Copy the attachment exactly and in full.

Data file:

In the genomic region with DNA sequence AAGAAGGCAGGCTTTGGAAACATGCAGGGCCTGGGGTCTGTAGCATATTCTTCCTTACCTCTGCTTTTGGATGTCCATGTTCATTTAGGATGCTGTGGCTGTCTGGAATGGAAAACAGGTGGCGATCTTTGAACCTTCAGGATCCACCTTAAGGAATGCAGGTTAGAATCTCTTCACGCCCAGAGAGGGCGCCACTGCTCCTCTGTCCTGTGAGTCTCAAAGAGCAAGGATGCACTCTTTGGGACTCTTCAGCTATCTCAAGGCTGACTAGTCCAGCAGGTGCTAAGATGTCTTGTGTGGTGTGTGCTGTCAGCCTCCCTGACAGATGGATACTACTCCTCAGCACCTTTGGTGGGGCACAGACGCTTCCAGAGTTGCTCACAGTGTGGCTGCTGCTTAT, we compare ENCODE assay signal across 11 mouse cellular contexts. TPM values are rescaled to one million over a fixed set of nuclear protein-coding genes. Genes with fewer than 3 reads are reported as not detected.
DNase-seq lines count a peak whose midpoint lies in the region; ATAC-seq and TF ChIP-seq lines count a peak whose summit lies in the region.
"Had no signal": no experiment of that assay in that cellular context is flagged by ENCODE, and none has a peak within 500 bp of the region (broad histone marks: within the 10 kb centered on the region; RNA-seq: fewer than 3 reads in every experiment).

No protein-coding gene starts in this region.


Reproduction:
In the genomic region with DNA sequence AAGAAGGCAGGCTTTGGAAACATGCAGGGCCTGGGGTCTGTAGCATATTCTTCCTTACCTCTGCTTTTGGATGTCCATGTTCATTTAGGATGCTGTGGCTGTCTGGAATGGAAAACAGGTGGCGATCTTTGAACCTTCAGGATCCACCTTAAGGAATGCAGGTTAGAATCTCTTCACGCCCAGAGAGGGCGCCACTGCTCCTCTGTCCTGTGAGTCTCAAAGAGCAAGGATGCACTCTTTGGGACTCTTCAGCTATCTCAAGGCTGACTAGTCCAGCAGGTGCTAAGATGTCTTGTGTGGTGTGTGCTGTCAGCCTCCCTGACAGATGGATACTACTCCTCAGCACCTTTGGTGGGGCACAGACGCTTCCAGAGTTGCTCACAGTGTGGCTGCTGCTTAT, we compare ENCODE assay signal across 11 mouse cellular contexts. TPM values are rescaled to one million over a fixed set of nuclear protein-coding genes. Genes with fewer than 3 reads are reported as not detected.
DNase-seq lines count a peak whose midpoint lies in the region; ATAC-seq and TF ChIP-seq lines count a peak whose summit lies in the region.
"Had no signal": no experiment of that assay in that cellular context is flagged by ENCODE, and none has a peak within 500 bp of the region (broad histone marks: within the 10 kb centered on the region; RNA-seq: fewer than 3 reads in every experiment).

No protein-coding gene starts in this region.